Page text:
Other glossary entries arc mutilated, given an exotic, patois-like sound like that of Cajun or Haitian Creole. For example, the flat consonant “lingua-alveolar” sounds (e.g., “t” and “d” sounds), made by the conjunction of tongue and gum ridge and associated with English and German, are changed to “bilabial” (two lip) sounds with a more French feel. Thus, the street term “diddley squat,” or “diddley” for short, becomes the exotic-sounding “doodlee-squa.” “Diddley squat” means “anything,” “nothing,” or “sh-t,” as in “‘They don’t pay diddley.”
The purpose of such mystification is to invent an exoticism that black American culture supposedly lacks. In a revealing essay 20 years ago—”If Black English isn’t a Language, What is?”—the late James Baldwin dropped all pretenses to scholarship or logic, arguing that American blacks’ history of enslavement and discrimination entitled them to see black English as a real language, linguistic criteria be damned.
All BE theories rest on the assumption that General American Speech (GAS) is “what white folks speak.” Anyone who has ever tried to teach English to white students of any age knows how wrong that premise is. GAS is a normative ideal; the average white speaks a shameful parody of good English. If things were otherwise, predominantly white colleges could shut down their “white English” writing programs.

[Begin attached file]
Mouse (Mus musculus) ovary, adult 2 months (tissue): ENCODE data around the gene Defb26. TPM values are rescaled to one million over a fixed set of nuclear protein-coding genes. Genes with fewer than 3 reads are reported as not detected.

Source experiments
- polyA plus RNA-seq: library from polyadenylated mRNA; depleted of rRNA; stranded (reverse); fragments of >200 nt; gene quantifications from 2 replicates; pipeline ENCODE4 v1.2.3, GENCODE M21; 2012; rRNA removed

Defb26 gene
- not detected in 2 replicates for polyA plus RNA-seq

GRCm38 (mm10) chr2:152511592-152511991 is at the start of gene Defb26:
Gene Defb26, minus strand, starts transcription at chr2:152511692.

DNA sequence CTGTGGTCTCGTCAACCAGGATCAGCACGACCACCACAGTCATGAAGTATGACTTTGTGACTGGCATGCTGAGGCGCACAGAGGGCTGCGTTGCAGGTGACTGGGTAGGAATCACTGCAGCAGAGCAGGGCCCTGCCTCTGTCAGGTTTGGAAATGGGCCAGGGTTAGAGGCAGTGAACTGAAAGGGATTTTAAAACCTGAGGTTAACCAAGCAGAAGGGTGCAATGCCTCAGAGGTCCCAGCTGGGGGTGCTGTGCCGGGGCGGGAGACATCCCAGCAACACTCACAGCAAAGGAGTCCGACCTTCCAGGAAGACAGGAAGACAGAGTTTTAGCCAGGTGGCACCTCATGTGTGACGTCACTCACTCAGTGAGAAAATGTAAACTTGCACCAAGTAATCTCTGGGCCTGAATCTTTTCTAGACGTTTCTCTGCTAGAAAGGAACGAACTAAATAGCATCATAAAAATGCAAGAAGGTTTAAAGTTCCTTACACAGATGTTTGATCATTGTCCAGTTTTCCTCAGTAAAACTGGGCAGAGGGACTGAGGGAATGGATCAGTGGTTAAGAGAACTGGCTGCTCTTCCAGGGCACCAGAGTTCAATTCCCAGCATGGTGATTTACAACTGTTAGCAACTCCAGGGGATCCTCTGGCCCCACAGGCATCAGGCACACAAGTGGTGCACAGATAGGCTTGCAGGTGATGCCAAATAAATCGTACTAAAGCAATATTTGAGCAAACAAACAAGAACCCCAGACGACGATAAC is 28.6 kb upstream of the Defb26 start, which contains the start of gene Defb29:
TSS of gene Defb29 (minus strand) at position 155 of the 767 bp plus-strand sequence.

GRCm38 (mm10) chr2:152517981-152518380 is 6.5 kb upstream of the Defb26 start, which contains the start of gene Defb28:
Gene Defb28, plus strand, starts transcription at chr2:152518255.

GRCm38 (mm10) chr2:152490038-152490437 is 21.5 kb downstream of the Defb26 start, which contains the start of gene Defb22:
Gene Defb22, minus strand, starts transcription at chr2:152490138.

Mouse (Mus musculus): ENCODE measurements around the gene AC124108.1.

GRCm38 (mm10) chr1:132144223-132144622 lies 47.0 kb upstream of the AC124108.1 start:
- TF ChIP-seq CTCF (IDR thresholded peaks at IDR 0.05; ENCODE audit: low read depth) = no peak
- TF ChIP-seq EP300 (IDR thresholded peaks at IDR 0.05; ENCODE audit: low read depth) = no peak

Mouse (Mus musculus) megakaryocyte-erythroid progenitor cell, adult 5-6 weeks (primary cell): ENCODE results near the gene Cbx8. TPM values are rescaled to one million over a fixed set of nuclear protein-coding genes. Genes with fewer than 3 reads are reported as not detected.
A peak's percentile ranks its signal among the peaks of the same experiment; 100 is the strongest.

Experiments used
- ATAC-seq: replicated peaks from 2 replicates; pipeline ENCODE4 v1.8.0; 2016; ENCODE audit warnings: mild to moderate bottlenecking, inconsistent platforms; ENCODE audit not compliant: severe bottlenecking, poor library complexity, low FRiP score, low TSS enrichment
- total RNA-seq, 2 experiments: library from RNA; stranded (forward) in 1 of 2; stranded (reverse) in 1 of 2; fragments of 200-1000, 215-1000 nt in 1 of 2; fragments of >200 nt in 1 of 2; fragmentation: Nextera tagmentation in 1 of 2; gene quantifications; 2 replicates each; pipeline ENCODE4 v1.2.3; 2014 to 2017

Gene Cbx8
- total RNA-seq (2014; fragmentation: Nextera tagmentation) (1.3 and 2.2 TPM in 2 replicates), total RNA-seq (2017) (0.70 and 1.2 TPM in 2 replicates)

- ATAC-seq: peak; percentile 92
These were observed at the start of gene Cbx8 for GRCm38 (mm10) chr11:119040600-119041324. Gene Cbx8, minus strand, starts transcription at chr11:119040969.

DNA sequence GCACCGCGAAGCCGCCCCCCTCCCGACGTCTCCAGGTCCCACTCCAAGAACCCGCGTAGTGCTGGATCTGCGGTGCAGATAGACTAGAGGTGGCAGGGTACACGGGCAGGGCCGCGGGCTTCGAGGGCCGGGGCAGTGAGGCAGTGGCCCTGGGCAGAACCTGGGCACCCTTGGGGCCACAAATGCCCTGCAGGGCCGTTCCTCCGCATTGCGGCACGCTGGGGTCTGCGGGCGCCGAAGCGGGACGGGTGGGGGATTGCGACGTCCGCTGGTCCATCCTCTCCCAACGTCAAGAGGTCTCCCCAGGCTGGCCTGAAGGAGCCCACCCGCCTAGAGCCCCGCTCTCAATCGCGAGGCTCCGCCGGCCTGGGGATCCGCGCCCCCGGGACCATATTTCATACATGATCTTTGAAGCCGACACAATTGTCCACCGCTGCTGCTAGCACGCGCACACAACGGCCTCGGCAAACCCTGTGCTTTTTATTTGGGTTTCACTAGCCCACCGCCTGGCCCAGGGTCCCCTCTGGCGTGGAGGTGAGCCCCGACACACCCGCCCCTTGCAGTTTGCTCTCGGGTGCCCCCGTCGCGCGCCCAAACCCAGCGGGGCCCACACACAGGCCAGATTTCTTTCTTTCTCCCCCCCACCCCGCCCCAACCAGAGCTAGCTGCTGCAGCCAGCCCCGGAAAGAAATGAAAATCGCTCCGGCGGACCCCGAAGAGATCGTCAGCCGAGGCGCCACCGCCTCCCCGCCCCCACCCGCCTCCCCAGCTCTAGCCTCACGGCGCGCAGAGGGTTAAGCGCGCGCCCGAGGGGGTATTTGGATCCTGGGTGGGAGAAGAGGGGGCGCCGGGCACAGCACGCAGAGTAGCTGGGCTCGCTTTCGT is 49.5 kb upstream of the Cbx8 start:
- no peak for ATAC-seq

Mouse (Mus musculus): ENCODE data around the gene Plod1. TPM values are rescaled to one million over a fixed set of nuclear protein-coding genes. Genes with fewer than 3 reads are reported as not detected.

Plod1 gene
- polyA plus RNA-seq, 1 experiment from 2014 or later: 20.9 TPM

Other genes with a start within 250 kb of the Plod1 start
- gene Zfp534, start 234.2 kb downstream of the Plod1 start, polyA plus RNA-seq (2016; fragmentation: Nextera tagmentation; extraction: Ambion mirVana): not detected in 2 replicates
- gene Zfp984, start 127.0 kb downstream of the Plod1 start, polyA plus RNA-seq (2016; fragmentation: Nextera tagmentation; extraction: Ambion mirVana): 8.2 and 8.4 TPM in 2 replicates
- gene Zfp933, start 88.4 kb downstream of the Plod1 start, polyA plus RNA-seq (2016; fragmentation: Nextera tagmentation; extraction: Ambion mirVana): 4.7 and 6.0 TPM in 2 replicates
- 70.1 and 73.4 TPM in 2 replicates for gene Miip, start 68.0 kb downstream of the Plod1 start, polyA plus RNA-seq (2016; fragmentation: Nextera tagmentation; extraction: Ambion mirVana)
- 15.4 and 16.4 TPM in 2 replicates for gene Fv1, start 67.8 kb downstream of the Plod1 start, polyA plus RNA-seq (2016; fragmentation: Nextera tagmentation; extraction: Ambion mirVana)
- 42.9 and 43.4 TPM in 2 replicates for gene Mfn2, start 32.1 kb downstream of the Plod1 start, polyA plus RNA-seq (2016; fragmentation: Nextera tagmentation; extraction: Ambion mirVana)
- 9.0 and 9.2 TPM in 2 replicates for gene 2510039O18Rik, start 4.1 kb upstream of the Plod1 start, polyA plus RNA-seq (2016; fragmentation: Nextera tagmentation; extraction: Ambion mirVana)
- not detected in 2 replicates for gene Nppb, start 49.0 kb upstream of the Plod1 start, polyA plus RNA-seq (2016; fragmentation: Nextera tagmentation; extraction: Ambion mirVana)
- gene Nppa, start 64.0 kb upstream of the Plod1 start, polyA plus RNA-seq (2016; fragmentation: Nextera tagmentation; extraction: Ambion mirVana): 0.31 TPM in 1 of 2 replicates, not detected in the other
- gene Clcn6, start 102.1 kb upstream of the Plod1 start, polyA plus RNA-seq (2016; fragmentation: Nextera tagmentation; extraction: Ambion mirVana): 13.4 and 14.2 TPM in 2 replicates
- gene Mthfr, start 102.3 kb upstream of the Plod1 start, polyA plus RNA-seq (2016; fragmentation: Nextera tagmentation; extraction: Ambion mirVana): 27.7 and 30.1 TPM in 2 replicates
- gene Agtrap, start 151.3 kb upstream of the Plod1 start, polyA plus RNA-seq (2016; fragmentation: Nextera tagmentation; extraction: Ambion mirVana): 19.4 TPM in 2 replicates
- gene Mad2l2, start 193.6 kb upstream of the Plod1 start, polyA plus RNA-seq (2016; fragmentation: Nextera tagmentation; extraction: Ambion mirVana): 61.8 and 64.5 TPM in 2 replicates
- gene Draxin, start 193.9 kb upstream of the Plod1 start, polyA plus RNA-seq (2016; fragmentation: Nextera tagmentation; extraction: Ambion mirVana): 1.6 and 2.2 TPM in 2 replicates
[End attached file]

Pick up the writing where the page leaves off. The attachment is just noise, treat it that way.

If we take the explicit claims of BE advocates seriously, no white professor may teach black students. For he cannot possibly understand them, and they cannot possibly understand him. Yet, most black students obviously do understand their white instructors. Here the theory switches from the empirical to the normative. The principle of BE is that black students should not understand their white professors.